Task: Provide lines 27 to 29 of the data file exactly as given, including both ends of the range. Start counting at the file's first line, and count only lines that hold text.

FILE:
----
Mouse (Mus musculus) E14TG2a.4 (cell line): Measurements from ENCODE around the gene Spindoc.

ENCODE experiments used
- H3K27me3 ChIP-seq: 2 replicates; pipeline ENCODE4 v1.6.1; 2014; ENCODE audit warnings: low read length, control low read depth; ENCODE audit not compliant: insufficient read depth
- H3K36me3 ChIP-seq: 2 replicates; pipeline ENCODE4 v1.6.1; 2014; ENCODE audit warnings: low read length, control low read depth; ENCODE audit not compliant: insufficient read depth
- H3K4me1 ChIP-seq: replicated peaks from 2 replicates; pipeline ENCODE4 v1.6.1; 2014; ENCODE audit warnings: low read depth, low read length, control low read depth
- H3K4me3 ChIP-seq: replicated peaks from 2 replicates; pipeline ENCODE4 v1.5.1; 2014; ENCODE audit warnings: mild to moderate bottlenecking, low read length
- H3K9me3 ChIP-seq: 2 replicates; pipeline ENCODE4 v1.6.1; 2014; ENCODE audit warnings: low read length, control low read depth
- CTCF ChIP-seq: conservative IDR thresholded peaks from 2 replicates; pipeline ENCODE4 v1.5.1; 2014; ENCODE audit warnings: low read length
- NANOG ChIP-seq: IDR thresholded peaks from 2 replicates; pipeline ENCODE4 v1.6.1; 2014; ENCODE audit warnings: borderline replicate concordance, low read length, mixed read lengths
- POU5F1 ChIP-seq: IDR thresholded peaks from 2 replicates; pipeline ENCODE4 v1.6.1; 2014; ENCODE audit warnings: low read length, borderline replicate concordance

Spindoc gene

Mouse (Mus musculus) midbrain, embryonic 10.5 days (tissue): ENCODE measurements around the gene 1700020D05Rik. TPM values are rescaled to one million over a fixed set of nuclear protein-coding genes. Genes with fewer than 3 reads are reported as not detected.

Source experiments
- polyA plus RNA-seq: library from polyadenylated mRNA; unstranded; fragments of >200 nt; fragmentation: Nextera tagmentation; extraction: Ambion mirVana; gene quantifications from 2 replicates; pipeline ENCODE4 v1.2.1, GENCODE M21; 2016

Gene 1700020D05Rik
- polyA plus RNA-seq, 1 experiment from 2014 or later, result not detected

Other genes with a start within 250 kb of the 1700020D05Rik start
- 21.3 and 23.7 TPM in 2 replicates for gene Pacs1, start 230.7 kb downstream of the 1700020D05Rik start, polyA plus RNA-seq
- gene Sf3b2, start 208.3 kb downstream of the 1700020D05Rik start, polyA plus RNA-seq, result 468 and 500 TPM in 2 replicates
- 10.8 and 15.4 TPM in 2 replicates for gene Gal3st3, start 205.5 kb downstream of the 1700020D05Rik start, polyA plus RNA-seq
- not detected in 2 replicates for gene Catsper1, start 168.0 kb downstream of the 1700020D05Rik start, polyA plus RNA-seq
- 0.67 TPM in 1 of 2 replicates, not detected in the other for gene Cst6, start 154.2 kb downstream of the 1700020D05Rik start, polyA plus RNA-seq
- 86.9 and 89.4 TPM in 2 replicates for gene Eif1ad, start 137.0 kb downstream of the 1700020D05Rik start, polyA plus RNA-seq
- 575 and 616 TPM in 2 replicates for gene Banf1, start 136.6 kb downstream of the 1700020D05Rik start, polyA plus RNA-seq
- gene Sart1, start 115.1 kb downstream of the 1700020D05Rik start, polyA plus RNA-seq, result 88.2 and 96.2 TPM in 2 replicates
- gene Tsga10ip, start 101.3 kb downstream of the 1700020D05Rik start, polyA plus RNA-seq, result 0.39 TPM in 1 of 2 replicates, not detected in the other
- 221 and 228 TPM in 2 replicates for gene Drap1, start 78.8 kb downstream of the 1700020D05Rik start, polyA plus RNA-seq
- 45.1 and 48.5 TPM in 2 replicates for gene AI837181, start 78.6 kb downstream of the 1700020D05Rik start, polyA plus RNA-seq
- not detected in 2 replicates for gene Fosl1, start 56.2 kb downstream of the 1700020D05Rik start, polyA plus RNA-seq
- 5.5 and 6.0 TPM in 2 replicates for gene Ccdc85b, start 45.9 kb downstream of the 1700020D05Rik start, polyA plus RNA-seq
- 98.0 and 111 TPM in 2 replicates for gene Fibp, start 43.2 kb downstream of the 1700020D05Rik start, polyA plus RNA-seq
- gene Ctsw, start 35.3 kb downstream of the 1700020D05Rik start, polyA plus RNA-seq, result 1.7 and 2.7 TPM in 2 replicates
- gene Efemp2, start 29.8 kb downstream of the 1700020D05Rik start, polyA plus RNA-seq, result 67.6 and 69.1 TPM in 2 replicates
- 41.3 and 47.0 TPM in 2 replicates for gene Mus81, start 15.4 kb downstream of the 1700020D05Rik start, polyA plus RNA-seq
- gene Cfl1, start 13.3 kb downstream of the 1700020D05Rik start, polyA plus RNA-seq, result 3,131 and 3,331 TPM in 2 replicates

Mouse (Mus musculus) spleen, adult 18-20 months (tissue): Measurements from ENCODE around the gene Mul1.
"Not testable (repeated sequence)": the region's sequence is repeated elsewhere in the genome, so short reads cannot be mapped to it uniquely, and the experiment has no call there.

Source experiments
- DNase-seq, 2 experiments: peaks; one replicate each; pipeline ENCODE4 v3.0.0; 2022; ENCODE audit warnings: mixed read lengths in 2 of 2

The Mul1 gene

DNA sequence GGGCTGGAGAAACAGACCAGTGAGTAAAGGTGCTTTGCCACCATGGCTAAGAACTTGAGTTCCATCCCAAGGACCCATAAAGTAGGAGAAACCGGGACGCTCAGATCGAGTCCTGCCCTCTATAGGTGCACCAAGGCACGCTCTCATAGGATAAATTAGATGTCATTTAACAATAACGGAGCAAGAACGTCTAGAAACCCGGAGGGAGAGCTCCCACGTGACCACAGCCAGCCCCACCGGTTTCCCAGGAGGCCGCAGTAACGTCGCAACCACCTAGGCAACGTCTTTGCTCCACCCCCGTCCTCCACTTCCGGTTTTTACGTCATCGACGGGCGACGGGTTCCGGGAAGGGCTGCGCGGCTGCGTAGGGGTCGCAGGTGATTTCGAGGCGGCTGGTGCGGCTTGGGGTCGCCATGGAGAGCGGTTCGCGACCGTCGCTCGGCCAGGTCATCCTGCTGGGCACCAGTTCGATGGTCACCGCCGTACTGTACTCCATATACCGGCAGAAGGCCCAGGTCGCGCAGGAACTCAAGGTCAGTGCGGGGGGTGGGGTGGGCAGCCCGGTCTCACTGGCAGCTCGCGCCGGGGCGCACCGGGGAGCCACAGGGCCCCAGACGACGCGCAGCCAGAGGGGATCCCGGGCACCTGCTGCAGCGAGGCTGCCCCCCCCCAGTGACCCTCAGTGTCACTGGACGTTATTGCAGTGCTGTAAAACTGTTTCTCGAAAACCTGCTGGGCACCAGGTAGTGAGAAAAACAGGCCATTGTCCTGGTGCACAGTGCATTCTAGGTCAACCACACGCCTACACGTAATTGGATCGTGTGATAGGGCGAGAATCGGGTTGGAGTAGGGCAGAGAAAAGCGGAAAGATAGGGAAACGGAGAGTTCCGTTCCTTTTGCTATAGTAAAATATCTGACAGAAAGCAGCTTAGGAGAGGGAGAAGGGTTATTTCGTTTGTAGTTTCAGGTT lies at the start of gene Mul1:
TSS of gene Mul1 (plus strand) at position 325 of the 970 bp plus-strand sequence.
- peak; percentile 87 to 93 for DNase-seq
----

- 221 and 228 TPM in 2 replicates for gene Drap1, start 78.8 kb downstream of the 1700020D05Rik start, polyA plus RNA-seq
- 45.1 and 48.5 TPM in 2 replicates for gene AI837181, start 78.6 kb downstream of the 1700020D05Rik start, polyA plus RNA-seq
- not detected in 2 replicates for gene Fosl1, start 56.2 kb downstream of the 1700020D05Rik start, polyA plus RNA-seq